“The Best Books award is especially important for independently published books like ours,” Rink said. “We’re in over 200 libraries throughout the United States, but many libraries and most bookstores won’t even consider carrying Jimi & Isaac Books or other ‘indie’ books. We rely heavily on word-of-mouth and referral, so recognition by an industry leader like Kirkus means a lot.”
The Kirkus review can be found at kirkusreviews.com/book-reviews/phil-rink/jimi-isaac-5a-brain-injury/.
Rink wanted a water ski when he was 15 years old, so he bought a mahogany plank and built one. Later, at his first engineering job, dissatisfied with the performance of a water treatment cell, He built several prototypes in his garage. His innovations were patented and eventually became the basis for an entire water sanitation industry. Rink’s ability to build and think, led to a successful problem-solving career and 11 patents, so far.
The whole book series idea came when he and his family couldn’t find substantial books about inventing and science for kids, and especially boys. Even though he drew on his own ongoing adolescence and extensive coaching experience, writing and bringing the books to market turned out to be more challenging than building his engineering career.
“I’m much more interested in helping kids see that science and art and shop and sports and music are all worthwhile. Once they realize that, the kids will mix according to their interests. Much more productive,” Rink said. “I’ll write more books,” Phil Rink said. “But we need to figure out how to get books to kids. Ultimately, we need to get into Scholastic Book fairs.”
Over time, Phil has become more convinced of the need for relevant, updated stories to help boys find their place in the world. Classic myth and modern fantasy are useful to discuss values, but they don’t clearly relate to the practical issues of growing up in a quickly changing world where boys may not follow their father’s career, play their father’s sport, or readily apply their father’s life lessons (if they even have a father or father figure). The goal of these books is to help boys understand and accommodate accelerating change, but also give them a stable place to stand while they write the stories of their own lives.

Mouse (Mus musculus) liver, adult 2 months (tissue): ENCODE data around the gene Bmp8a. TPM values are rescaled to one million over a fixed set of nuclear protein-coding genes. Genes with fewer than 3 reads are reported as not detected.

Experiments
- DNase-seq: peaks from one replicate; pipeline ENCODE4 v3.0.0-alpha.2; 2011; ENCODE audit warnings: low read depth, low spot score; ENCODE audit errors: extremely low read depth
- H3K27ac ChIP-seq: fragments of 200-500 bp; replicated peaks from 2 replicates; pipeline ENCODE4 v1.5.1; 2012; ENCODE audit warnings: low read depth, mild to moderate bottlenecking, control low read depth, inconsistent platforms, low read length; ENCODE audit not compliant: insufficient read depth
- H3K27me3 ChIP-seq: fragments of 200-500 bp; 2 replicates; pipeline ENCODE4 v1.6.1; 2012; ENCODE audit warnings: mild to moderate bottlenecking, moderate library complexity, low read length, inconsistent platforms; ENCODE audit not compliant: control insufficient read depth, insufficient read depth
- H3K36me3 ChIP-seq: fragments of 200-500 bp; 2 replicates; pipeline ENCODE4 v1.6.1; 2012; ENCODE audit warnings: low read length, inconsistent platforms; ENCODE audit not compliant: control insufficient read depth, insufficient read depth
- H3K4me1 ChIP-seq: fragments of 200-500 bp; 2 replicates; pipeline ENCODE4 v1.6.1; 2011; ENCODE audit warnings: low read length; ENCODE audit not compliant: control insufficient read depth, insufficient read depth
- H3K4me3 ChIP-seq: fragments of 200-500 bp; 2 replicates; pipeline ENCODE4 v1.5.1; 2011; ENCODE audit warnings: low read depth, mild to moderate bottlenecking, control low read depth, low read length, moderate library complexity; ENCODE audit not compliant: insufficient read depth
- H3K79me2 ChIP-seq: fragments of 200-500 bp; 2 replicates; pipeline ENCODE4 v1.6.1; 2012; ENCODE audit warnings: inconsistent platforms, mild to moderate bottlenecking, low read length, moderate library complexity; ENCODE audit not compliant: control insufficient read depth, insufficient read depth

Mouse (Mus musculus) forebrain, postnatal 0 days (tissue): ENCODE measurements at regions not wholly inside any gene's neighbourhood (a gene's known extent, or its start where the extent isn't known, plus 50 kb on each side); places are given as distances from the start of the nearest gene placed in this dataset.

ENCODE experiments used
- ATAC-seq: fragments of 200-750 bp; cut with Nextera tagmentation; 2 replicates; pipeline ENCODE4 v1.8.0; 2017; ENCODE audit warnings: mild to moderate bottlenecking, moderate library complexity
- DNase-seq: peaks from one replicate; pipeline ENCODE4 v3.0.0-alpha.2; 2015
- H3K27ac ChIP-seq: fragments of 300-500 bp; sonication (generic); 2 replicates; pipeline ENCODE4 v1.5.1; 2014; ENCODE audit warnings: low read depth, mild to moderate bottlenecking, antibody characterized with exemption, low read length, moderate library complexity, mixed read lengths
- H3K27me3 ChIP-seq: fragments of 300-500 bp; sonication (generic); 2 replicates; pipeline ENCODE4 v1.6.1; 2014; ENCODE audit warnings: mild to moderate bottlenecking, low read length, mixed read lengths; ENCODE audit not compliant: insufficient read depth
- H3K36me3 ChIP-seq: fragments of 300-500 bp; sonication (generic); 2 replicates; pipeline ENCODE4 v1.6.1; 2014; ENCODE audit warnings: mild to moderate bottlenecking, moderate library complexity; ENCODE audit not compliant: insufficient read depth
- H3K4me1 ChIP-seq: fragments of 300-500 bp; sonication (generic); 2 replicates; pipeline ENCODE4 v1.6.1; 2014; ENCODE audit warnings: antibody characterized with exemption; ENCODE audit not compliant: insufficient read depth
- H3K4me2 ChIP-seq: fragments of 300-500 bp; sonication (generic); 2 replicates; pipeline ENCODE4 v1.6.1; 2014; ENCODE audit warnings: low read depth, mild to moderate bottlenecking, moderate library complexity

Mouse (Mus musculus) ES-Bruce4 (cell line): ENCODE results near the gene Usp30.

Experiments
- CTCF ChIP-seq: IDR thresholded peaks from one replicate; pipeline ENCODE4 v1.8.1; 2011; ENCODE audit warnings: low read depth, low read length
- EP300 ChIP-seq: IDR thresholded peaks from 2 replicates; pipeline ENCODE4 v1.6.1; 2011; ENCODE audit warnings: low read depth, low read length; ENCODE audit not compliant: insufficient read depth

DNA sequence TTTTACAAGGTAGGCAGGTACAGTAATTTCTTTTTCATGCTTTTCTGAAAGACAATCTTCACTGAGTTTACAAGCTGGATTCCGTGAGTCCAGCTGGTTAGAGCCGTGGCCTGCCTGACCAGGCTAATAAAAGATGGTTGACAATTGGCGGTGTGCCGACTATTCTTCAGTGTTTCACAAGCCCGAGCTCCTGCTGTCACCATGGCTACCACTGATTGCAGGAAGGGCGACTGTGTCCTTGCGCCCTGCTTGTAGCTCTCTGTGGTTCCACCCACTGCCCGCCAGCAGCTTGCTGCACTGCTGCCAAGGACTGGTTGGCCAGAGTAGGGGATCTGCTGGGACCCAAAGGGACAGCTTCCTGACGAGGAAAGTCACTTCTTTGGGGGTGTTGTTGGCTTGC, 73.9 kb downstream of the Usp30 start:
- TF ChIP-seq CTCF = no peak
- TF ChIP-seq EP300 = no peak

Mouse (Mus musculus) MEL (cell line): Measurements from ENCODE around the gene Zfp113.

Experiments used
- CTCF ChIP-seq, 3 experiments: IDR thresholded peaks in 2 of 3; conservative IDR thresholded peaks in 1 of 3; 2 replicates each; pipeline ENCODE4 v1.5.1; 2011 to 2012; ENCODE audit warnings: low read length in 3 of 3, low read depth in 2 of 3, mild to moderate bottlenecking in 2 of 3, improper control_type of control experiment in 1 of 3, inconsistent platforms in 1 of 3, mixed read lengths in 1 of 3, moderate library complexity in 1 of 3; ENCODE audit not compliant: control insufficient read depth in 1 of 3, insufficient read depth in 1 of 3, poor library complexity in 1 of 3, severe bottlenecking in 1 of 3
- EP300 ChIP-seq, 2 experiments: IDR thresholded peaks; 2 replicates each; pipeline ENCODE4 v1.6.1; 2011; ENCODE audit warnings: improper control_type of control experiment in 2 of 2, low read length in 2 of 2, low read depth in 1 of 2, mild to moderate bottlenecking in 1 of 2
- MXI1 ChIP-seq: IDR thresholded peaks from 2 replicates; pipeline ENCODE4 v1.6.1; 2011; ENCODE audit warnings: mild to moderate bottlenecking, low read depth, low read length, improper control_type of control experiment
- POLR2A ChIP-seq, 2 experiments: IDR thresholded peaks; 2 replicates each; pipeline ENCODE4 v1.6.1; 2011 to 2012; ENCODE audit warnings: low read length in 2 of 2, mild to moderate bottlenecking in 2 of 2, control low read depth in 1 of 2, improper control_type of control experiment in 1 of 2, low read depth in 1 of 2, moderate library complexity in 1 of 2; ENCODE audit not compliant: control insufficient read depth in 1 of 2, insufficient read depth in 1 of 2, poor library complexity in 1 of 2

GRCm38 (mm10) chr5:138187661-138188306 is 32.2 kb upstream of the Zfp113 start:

Rink is a mechanical engineer, inventor, entrepreneur, and science and soccer coach. In addition to the Jimi & Isaac Books, he’s published a book on sailing the Caribbean, several magazine articles, and a few professional papers. He lives with his family on Camano Island, Washington.
Rink worked at Los Alamos National Laboratory for many years and Rink’s wife, Nancy was a mechanical engineer working for Boeing. The couple have two children and one grandchild.
Read more about the author at amazon.com/author/philrink.
Jimi & Isaac Books are available at jimiandisaacbooks.com, many libraries nationwide (including as e-books), and at Amazon.com.
The Kirkus Prize is one of the richest literary awards in the world, with a prize of $50,000 bestowed annually to authors of fiction, nonfiction and young readers’ literature. It was created to celebrate the 81 years of discerning, thoughtful criticism Kirkus Reviews has contributed to both the publishing industry and readers at large.
The Prize has three categories: the Kirkus Prize for Fiction, the Kirkus Prize for Nonfiction and the Kirkus Prize for Young Readers’ Literature. Both traditionally published and self-published books reviewed by Kirkus that earn the Star are eligible. Eligibility for self-published books is determined by the date of the online publication of Kirkus’ review, not the books’ publication dates, since self-published books are sometimes submitted for review to Kirkus after publication.
Each of the three categories is composed of three highly regarded judges: a writer, a bookseller or librarian and a Kirkus critic. The judges are chosen for their intellectual curiosity, sense of fairness and wide knowledge of literary excellence across the various genres within the category of books they’re judging. Judges will confer among themselves to choose the six finalists in their categories (finalists are announced on Sept. 30), and will then meet in person to choose the winners before the announcement on Oct. 15. In the Young Readers’ Literature category, the finalists will include two picture books, two middle-grade books and two teen books.